Taycan Turbo
Marc Stern's picture

How Can An Electric Sport A Turbocharger? Think About It!

After publishing a story this week about the Porsche Taycan lineup and its pricing, folks began to do a bit of thinking about the top-of-the-line model, the Taycan Turbo! Do you notice there could be a bit of an issue with its name? If so, you pass our very basic English test, if not, it's to detention for you until you find out what is wrong with the sentence.
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When The Motor Authority (TMA) re-posted some information on the upcoming Porsche Taycan electric lineup, there was a fascinating non-sequitur (for those who don’t know, it means “it doesn’t follow,” as in “what??”) in the text. If you are a Porschofile, you can easily spot it.

Information Changes Fit With Porsche Planning

As any Porschofile might expect, the electric will fit right in with the rest of the automaker’s naming conventions. And, therefore, it isn’t very startling that Alex Roy’s, the auto journalist who cracked Porsche’s unique naming scheme for the electric car lineup. Published originally on The Drive and picked up by TMA, Roy’s story must have touched a nerve at Porsche HQ because they had a rep Tweet out with information for the auto journo.

The info given to Roy shows that the Taycan electric line will consist of three models, the Taycan, Taycan 4s, and the Taycan Turbo (notice anything about the last name). The Taycan is about 12 months off.

Turning to TMA, the publication noted that if the names were for a “gas-powered car, we’d expect the Taycan to be the base model, the 4S (not s) to be an all-wheel-drive model with more power, and the Turbo,” which would also boast all-wheel-drive, and which would have a “healthy dose of additional power.” The Taycan Turbo Certainly Sports An Interesting Name, Right?

As pointed out by TMA, electrics cannot use turbochargers – there’s no internal combustion engine (ICE) in the electric Taycan lineup. However, the top-of-the-line Taycan Turbo will offer more power, so that is probably the hook. According to earlier info from Porsche, at least “one version of the Taycan will make more than 600 horsepower and have a range more than 300 miles. Expect that to be the Taycan Turbo,” said TMA. The likely Taycan Turbo would accelerate from 0 to 62 in 3.5 seconds and move from 0 to 123 in roughly 12 seconds.

Changes Made To The Specifications

Since the automaker put out its initial specs on the Taycan, they have changed (and could change again). Initially, the Taycan was expected to offer 400- and 500-horsepower versions. And, all-wheel-drive was thought to cover all three models, as well. Rear-wheel-drive (RWD) was projected as a potential option later on.

Now, however, RWD will be available from Day 1 in the 400-horsepower base model, while the 4S will have 500 horsepower and all-wheel-drive. The transmission will be a two-speed automatic; most electrics have a single-speed tranny.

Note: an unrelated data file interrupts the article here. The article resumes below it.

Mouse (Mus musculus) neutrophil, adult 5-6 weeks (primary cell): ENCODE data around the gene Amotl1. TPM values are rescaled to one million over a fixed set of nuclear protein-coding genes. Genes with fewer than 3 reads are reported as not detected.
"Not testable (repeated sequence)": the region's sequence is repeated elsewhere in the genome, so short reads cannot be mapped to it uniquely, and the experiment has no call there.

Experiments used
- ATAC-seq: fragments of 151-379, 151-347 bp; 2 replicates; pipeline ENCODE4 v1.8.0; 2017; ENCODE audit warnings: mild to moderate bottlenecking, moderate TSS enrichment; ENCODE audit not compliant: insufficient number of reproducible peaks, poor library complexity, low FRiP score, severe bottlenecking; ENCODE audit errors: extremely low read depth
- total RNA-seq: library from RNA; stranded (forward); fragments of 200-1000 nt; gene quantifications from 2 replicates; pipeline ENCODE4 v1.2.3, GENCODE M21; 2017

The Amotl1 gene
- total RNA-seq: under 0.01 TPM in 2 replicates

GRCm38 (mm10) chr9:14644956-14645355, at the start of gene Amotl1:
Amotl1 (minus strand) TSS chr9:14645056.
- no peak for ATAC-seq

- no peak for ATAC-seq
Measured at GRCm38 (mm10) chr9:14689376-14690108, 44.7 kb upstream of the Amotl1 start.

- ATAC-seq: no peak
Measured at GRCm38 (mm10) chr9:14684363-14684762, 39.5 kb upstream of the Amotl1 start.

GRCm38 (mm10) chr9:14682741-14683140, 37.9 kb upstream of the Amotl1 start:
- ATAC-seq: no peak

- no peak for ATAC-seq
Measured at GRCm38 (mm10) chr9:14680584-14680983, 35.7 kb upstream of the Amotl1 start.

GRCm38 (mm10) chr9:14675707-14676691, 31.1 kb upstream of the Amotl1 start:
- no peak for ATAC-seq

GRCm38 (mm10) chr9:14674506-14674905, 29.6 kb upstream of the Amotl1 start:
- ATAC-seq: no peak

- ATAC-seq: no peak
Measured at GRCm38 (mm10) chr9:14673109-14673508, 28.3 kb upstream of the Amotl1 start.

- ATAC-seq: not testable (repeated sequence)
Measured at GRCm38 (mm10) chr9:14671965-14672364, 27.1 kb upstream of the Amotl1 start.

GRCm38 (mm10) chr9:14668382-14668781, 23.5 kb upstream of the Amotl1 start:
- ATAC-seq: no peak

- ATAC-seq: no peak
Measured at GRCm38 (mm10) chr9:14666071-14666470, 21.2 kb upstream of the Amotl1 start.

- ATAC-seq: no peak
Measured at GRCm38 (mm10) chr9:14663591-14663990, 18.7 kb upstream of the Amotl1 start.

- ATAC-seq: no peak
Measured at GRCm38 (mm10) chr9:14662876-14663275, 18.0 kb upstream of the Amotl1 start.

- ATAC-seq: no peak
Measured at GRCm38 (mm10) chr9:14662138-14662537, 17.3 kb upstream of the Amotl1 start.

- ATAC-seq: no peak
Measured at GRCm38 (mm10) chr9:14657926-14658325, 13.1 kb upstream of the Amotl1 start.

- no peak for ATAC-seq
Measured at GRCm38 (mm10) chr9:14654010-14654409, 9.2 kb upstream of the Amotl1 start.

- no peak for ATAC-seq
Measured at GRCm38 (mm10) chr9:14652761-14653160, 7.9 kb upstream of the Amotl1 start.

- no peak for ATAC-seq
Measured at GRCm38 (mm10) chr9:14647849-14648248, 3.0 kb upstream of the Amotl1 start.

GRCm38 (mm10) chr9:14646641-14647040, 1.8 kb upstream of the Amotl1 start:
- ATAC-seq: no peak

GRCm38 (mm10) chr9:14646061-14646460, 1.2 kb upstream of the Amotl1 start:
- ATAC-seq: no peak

Other certainties:

  • All models will likely have an 800-volt electrical system. This system will let owners fast-charge their batteries to 80 percent in 15 minutes.
  • Porsche is building out its charging network. The network will give owners the option of 350-kilowatt, 800-watt charging stations.
  • Pricing was confirmed to be similar to the Panamera. The base model will likely be in the $90,000 range; the 4S will be in the upper $90s, while the Turbo will be over $130,000. These are all base priced with no options listed, so it is likely the Taycan will end up priced somewhere north of $130,000 quite quickly for all models.

Automakers Declines Comment

And, while a Tweet to Roy spelled out many options for the Taycan when TMA sought confirmation of the Tweet, Porsche declined to comment, saying that it declined to comment on future products. That’s where things finished up. However, Torque News is free to speculate on something, the use of the Turbo model type on an electric.

It’s interesting to note that when needed automakers are not above changing car types so that information will fit their storylines. That’s how we have coupes sporting four doors and not just the paltry two that standard coupes have. Indeed, it must be a drag to be an automotive copywriter working on a press release, having to live within the confines of standard American English. The result is that they do not. So, we get the four-door coupe phenomenon and now electric turbos.

Sources: The Motor Authority, The Drive


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Comments

Yeah, that Turbo moniker caught me too when I first heard it. You would think that an enginnering-focused car company like Porsche would overrule the Marketing team who proposed that idea. More importantly I was really hoping that Porsche would stick to their sub-$80K price estimate for the base Taycan, but I suspected that most models would be going for $100K-$150K out the door anyway. Maybe the Taycan's brother e-Tron GT will have a more approachable base price, although Audis also have a similar trait of pricey options ballooning the price up.